When working with themes and child themes, you need a plain text editor to view, edit and save theme files. Files as the style.css and the functions.php.
Do not use a word processor like Microsoft Word or LibreOffice Writer. These programs might save the theme files with additional codes regarding markup and meta data that web servers and browsers simply do not understand.
An almost ubiquitous, but simple, plain text editor is Windows Notepad. One of the disadvantages of Windows Notepad however, it that it tends to append ‘.txt’ to file names when saving your work. You can avoid this by putting the file name between quotation marks upon save, like this “style.css”
But do yourself a favor and get a plain text editor. These editors are developed for professional and occasional coders alike, and offer handy features like syntax highlighting. A feature that Windows Notepad lacks.
With syntax highlighting, code elements are displayed in distinguishing colors, which increases the readability.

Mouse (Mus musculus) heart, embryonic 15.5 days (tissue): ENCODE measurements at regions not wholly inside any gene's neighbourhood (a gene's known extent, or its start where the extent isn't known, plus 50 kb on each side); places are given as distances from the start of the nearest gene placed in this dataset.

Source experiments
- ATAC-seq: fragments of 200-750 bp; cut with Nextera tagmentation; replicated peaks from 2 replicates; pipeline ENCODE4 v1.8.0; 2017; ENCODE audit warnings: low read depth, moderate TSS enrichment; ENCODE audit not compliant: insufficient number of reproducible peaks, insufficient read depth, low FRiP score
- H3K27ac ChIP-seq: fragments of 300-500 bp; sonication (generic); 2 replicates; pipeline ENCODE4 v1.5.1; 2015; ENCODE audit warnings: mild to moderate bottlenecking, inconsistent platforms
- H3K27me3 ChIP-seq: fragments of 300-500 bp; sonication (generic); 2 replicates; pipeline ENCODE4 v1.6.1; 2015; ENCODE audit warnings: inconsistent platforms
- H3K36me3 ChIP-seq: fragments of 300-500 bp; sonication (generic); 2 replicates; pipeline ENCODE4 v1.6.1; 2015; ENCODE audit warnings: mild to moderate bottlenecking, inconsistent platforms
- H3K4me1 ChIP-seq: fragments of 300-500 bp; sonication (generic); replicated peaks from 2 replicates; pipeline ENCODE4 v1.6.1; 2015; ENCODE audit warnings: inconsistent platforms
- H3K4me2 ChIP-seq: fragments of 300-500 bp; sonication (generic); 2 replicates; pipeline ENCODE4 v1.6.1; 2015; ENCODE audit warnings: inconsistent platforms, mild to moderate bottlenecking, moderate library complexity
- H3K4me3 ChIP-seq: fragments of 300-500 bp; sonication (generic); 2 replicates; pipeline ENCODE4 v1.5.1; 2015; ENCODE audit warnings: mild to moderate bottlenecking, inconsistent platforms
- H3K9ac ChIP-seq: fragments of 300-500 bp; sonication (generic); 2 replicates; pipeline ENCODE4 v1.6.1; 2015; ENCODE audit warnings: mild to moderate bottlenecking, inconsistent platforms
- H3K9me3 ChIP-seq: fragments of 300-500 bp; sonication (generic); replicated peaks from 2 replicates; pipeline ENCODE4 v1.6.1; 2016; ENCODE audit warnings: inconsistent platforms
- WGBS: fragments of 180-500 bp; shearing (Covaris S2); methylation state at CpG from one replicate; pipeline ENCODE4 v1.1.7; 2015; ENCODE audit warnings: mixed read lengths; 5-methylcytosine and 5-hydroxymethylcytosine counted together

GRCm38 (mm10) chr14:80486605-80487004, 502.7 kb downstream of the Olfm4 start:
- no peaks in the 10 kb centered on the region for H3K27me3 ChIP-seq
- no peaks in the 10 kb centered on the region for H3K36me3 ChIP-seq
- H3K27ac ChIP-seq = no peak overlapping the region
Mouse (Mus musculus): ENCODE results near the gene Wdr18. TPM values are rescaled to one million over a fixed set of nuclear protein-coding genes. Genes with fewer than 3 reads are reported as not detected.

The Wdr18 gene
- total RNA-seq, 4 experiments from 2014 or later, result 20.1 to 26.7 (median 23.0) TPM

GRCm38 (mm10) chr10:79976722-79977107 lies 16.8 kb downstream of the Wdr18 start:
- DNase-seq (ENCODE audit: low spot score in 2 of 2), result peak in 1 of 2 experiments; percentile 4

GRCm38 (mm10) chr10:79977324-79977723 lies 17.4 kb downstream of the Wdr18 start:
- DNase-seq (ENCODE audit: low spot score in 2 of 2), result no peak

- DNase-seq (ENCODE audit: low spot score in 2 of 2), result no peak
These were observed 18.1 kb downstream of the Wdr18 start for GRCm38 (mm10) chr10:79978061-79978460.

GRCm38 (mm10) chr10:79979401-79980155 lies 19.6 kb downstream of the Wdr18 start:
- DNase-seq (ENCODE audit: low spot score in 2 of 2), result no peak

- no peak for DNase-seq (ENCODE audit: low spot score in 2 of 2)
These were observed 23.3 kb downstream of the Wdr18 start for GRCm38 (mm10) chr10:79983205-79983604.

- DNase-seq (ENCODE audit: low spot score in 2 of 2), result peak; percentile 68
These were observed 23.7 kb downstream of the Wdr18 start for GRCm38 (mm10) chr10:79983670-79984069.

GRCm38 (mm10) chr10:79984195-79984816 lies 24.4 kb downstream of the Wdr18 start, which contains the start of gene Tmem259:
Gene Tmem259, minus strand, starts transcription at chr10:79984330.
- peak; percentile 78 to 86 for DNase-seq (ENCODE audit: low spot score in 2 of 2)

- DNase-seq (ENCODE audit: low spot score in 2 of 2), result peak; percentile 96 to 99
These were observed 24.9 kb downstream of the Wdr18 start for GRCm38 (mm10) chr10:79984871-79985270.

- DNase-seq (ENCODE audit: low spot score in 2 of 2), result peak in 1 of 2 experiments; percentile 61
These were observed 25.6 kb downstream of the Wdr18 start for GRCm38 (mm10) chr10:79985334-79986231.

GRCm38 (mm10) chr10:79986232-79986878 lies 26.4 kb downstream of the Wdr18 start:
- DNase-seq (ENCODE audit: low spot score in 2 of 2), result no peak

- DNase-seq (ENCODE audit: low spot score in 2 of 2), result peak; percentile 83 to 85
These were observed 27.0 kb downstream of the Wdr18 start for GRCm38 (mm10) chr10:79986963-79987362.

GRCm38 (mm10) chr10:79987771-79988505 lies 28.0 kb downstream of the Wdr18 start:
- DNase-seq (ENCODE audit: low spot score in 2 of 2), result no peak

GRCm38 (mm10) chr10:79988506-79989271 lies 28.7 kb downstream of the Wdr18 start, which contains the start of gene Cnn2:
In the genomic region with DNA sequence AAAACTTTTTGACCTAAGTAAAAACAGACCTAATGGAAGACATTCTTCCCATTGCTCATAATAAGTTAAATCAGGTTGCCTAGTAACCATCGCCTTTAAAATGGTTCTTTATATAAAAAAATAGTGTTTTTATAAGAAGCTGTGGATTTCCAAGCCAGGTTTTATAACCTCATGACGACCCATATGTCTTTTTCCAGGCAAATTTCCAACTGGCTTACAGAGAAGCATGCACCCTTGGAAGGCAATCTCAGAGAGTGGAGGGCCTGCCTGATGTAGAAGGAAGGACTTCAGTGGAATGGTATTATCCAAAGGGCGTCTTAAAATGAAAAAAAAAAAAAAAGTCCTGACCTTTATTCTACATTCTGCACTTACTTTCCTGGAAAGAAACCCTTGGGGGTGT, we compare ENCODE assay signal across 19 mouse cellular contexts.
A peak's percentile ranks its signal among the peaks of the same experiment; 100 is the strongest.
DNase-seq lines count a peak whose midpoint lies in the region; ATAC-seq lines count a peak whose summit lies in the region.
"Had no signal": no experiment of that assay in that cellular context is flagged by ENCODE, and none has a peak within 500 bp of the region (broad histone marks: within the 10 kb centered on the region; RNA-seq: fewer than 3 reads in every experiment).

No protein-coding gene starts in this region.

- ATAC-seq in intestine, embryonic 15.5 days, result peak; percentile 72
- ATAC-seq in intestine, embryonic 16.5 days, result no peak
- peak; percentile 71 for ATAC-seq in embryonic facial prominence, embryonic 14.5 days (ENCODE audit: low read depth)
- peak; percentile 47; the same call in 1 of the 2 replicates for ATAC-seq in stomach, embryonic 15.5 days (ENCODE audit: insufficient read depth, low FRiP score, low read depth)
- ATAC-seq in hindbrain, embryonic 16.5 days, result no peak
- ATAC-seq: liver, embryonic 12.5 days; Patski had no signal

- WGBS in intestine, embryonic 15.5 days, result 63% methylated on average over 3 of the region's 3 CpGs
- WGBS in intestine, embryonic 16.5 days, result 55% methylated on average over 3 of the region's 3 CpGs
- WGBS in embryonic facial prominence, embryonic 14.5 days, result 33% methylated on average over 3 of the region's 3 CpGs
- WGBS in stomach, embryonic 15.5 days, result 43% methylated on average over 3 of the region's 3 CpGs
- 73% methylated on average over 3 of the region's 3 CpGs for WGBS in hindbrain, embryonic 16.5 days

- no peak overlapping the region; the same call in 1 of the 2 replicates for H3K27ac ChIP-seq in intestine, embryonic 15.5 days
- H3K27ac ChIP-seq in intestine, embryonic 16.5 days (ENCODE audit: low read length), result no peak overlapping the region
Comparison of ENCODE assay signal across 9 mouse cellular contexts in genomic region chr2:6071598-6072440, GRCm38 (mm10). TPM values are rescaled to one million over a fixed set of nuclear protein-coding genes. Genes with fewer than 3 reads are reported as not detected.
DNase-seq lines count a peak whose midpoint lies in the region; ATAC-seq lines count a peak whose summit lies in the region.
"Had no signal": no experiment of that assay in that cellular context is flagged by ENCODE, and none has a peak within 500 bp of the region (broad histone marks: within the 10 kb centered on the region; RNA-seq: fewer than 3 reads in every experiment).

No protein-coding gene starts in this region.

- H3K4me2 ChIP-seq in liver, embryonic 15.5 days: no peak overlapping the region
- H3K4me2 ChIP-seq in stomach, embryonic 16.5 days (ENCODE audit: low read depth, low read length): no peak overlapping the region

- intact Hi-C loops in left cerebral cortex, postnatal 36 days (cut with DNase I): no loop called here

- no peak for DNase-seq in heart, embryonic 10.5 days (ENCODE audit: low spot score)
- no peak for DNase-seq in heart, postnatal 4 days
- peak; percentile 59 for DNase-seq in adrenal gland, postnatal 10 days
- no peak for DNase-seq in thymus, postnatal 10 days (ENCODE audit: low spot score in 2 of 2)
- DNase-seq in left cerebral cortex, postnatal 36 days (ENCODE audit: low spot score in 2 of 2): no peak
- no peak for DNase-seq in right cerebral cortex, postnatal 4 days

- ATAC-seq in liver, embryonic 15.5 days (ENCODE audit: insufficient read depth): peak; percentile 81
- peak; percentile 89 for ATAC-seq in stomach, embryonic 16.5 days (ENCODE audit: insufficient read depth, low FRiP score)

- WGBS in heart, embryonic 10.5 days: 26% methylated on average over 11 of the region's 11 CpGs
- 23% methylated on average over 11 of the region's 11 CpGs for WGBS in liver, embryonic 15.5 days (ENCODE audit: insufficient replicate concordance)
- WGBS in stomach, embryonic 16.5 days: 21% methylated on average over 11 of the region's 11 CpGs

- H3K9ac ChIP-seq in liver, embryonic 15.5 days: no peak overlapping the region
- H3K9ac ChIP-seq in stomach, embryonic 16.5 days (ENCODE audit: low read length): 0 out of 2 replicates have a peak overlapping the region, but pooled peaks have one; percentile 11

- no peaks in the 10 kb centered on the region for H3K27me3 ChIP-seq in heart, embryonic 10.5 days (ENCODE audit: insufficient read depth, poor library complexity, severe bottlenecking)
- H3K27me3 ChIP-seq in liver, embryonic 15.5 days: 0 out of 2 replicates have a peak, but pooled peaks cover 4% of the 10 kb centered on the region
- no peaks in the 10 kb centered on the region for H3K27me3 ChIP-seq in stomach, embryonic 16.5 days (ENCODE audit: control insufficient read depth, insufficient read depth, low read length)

Syntax highlighting also helps identifying errors. When an code error occurs, the code will be displayed in a different color than expected. As soon as you have corrected (debugged) the error, all code will be displayed in the proper color scheme again.
For more than two years already, I am using Sublime Text 3. Sublime Text is available for Windows, Linux and Mac. The downside is that Sublime Text is not free. It costs a whopping $70. Not cheap, even though it is a one time fee.
Fortunately, there are enough alternatives. Even free. A good and free editor for Windows is Notepad++.
In case your are on Linux, you can use gedit or Kate, or whatever editor comes with your Linux desktop. You can even use vi, Emacs or nano.
As soon as the plain editor of your choice is installed, you are ready to work with WordPress theme files.